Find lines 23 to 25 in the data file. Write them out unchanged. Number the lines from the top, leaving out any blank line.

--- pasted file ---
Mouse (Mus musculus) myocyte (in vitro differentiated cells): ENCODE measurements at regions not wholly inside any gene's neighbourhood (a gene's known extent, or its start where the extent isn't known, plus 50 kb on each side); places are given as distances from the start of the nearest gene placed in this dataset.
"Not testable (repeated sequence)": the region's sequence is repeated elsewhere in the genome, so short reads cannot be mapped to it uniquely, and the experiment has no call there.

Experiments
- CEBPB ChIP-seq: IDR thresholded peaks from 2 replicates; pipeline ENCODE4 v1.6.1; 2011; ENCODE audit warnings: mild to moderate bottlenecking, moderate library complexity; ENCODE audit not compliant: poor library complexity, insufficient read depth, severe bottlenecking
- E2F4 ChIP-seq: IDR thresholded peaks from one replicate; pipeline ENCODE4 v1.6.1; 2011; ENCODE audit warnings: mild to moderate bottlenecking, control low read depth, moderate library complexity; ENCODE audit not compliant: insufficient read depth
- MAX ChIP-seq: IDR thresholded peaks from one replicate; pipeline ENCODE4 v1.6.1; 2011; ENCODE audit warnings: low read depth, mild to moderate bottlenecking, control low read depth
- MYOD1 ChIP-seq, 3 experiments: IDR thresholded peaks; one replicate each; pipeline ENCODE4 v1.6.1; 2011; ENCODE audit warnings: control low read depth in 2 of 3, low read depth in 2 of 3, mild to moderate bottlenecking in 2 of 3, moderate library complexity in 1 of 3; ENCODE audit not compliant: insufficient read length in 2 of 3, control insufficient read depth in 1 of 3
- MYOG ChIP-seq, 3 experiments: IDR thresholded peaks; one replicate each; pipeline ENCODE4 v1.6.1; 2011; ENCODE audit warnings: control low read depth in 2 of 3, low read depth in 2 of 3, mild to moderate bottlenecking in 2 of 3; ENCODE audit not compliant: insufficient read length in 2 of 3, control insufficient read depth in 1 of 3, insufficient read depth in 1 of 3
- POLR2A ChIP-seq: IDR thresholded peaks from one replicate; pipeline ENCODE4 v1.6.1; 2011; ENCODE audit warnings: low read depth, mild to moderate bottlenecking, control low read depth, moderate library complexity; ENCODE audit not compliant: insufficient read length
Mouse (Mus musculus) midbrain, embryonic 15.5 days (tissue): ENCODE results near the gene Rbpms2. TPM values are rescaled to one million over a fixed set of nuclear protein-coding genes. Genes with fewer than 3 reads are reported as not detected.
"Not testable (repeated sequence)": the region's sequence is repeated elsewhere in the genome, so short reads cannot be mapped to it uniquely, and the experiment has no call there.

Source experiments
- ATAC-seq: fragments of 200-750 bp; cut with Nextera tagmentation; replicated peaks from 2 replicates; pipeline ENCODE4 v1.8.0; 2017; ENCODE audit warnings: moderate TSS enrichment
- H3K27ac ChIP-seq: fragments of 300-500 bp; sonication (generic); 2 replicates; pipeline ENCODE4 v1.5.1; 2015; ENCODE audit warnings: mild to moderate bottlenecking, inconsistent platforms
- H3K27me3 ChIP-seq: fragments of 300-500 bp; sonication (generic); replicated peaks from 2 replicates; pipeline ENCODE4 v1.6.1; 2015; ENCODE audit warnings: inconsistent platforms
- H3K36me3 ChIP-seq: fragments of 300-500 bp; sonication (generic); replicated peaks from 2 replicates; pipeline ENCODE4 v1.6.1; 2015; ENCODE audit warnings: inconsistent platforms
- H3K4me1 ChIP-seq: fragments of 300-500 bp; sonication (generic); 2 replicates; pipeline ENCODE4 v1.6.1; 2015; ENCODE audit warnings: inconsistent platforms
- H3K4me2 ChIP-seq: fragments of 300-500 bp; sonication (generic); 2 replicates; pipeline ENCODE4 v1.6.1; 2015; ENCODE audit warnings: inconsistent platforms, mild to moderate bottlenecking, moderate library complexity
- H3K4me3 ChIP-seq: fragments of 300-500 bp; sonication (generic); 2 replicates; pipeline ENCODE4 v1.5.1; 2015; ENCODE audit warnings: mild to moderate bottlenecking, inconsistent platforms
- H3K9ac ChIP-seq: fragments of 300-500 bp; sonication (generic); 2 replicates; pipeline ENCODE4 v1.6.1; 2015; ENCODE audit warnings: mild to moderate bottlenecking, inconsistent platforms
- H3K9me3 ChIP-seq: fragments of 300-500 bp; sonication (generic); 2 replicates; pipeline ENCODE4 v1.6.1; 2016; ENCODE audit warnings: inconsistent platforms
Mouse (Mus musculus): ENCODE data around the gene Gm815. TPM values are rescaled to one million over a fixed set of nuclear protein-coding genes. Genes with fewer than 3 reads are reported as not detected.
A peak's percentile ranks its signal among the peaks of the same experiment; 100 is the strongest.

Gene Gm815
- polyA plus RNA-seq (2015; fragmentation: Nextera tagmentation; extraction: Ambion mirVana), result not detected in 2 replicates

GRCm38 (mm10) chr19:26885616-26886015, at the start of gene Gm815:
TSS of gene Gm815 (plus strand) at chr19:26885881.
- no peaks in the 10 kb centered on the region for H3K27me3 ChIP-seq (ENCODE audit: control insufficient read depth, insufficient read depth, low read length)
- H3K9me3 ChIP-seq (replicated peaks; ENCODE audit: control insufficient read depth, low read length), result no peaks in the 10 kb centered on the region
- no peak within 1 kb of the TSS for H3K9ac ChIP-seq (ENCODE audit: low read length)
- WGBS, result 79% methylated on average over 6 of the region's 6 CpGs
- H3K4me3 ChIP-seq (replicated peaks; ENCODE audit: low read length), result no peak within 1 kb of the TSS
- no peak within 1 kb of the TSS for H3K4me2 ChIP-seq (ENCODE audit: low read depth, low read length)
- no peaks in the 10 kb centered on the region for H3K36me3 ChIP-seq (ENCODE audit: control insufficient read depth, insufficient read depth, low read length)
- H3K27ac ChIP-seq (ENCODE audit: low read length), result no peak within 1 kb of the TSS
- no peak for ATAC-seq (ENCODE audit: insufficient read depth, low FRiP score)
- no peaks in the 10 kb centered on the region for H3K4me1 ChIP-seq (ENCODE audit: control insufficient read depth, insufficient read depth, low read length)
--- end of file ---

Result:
A peak's percentile ranks its signal among the peaks of the same experiment; 100 is the strongest.

Gene Gm815
- polyA plus RNA-seq (2015; fragmentation: Nextera tagmentation; extraction: Ambion mirVana), result not detected in 2 replicates